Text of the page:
I'm not sure I've ever before seen a biographical documentary where at the end, I wasn't entirely sure what the subject was famous for. But that's where Rezo leaves me, as Revan Gabriadze spends almost no time discussing his life's work, nor the personal life that happened alongside it. The film, directed by his son Levan, has him telling stories of the father's youth and a philosophical moment or two as he returns home an old man, apparently presuming that anyone watching this film knows the rest or will look it up. It's an odd but not unpleasant sensation.

Revaz was born in what is now the country of Georgia, at the time part of the Soviet Union, in 1936; his uncle was a pilot who died during the war. He grew up in the city of Kutaisi, something of a mommy's boy, teased and bullied by everyone in town from kids to pallbearers, his best friend a rat in the library with whom he shared books (as Revaz devoured the contents, "Ippoli" chewed the leather covers). An illness led to him spending the summer in the country with his grandparents, next door to a camp full of German POWs. One was assigned to help around their plot of land, becoming a source of friction between the grandparents. By the end of two summers, he's grown more confident, enough to take chances on himself as a writer and artist, eventually making movies in Moscow and opening a marionette theater.

Animation and cartooning are not mentioned during the film; maybe they don't need to be. Gabriadze the elder is credited as the art director, so the animation is presumably based upon Rezo's own drawings. Those images are simple and appealing, brought to life in what appears to be classic cel-based style with fluid movement, though it sometimes skips showy, complex motions (for instance, when Rezo's grandmother washes her hair, the audience doesn't see any water). Every character is full of personality that emerges right away, and crude jokes share space with sometimes foreboding atmospheres. His flights of fantasy as a young boy are bounded, built around the portraits of authority figures judging him, intimidating in a way that a creative child can either miss or twist to his own amusement. Kutaisi itself is crowded and overwhelming when he is there as a child, though a bit less so when he revisits as an adult.

Full review on EFilmCritic

Monday, September 09, 2019

This Week in Tickets: 2 September 2019 - 8 September 2019

You may see a lot of empty white space on these pages; I see the weekend that I finally reached the bottom of the stack of comics that's been growing since I went to London for vacation.

This Week in Tickets

(And, good gravy, is DC a disaster right now. It seems like they always are, but "Year of the Villain" is currently in the "re-reading the same beats in every series" stage, seemingly every idea Brian Bendis has for Superman is wrong-headed, the whole thing with Bane and Flashpoint Batman in Batman is awful. Who looked at these pitches and said "this will be fun and worth $4/issue"?)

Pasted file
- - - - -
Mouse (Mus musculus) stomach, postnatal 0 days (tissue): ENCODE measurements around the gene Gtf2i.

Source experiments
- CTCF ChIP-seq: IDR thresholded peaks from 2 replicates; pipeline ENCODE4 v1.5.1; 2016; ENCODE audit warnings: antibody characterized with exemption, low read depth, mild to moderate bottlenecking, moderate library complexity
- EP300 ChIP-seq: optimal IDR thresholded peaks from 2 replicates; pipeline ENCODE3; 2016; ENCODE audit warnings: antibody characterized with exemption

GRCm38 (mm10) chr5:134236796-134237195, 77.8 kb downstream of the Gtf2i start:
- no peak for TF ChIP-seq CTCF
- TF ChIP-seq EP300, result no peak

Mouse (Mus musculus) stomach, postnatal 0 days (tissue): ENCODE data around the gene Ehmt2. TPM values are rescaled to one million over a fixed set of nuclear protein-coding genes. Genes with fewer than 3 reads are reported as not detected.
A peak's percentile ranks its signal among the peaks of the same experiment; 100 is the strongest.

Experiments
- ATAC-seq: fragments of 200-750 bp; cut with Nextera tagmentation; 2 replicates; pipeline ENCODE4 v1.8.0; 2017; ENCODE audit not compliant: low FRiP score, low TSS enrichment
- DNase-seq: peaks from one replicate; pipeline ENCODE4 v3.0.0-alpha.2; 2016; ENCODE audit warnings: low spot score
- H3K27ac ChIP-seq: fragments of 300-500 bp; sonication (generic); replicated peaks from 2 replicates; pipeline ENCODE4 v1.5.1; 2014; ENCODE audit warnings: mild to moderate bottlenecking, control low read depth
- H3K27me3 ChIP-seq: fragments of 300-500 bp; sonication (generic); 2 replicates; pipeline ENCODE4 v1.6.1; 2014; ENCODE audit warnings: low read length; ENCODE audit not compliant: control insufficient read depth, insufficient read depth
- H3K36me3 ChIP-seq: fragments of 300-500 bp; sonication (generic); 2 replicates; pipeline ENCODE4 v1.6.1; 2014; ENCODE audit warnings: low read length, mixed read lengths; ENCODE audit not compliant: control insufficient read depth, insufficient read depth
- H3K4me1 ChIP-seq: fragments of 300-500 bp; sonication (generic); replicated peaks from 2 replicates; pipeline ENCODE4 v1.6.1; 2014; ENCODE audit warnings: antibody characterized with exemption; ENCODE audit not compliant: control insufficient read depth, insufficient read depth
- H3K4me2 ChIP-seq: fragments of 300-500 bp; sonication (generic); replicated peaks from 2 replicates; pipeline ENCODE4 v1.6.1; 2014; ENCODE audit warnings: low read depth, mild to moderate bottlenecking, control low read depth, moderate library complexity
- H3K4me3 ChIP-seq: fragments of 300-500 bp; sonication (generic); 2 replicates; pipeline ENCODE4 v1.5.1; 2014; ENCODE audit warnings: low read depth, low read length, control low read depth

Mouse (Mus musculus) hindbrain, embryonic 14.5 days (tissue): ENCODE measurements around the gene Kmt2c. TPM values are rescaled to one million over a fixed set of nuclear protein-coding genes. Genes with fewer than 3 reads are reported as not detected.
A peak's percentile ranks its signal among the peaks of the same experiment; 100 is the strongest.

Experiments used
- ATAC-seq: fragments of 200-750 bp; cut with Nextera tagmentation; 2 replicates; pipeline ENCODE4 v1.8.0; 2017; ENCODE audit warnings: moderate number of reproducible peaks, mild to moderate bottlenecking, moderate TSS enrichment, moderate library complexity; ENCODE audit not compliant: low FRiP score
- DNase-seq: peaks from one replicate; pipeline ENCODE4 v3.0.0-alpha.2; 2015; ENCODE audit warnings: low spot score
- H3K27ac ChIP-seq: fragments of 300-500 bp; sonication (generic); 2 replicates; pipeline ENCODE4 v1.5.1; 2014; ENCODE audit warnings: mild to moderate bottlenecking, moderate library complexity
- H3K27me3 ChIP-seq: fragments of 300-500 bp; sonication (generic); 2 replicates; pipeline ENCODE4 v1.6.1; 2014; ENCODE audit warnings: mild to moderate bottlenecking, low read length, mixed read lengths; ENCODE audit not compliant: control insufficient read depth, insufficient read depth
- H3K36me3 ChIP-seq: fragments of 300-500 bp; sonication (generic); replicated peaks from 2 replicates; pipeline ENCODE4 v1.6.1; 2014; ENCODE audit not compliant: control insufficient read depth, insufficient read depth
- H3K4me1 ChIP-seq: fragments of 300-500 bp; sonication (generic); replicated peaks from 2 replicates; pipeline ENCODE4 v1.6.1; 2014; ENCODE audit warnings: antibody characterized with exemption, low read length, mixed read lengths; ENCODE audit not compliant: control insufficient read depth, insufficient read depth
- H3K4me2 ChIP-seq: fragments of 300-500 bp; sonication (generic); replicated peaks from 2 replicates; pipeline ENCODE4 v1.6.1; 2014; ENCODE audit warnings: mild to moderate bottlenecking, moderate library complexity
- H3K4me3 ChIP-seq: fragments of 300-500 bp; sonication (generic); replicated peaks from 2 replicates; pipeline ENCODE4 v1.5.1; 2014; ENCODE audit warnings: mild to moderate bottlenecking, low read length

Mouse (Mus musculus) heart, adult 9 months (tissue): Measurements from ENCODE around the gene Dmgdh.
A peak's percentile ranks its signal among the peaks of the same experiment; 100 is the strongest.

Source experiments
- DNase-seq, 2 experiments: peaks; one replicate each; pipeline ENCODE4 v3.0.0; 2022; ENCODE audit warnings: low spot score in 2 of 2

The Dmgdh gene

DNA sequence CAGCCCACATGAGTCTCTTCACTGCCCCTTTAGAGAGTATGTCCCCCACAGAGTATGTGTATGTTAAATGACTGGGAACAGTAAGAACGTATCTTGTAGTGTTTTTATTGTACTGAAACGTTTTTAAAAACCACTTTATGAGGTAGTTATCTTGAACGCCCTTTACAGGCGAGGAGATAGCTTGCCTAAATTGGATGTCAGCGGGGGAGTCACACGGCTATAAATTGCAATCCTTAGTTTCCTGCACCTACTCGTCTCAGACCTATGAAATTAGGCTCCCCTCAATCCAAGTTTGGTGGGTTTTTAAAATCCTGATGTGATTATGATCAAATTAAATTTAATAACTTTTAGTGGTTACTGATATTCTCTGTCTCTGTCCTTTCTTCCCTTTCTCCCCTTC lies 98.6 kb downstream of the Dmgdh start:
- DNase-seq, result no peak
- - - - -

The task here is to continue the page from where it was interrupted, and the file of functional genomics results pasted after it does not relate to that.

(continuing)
It was, at least, a good week for baseball, or at least the two games I had tickets to. Wednesday was the result of me ordering in a kind of dumb manner - I didn't reallize that the ticket I got in a four-pack was also the Peanuts bobblehead game, so I bought a separate ticket for that, and then couldn't unload my original. A bummer, but I had a really nice seat for a game in which Mookie Betts hit the first two pitches he saw over the Monster (which also got me to the line-free King's Hawaiian barbecue concession stand during the game and out at the end with little fuss). Friday had me nervous - bullpen game against the seemingly-unstoppable-no-matter-who-gets-hurt Yankees - but they wound up winning 6-1.

But I digress from the entry on my movie blog that lists the movies I've seen in a given week. Those were seen on Sunday's excursion to Brookline, where I spent most of the day at the Coolidge. It started with Balloon, a German film that played Canadian theaters while I was in Montreal for Fantasia but which I didn't have time for. I'd sort of pegged it as a family movie at the time - it was rated G in Quebec - but it's not exactly that. There was apparently an earlier version (Night Crossing) made by Disney, but it wasn't well-remembered, and the makers of this one had to spend years negotiating with that company to get the rights to the story back (I'm guessing what the prominent thanks to Roland Emmerich in the credits refer to). After that, there was still a lot of convincing necessary, especially since the director was from Bavaria rather than the former East German and more known for comedy than thrillers. The film doesn't quite get to how, after reunification, some of the escapees were able to get their old house back and move back in, but that's neat.

(Aside: Thomas Krestschmann has played so many Nazis in international films despite being a tremendously charismatic guy that it's almost funny that he goes home and gets cast as Stasi.)

It wasn't a long wait after that for Official Secrets, which is pretty decent but not something I particularly regret missing at IFFBoston, even if there were some guests. It feels a bit like the filmmakers finding a story that makes a number of important points and seems dramatic enough but which only makes for a pretty-good movie rather than the great one you figure they'd gone for.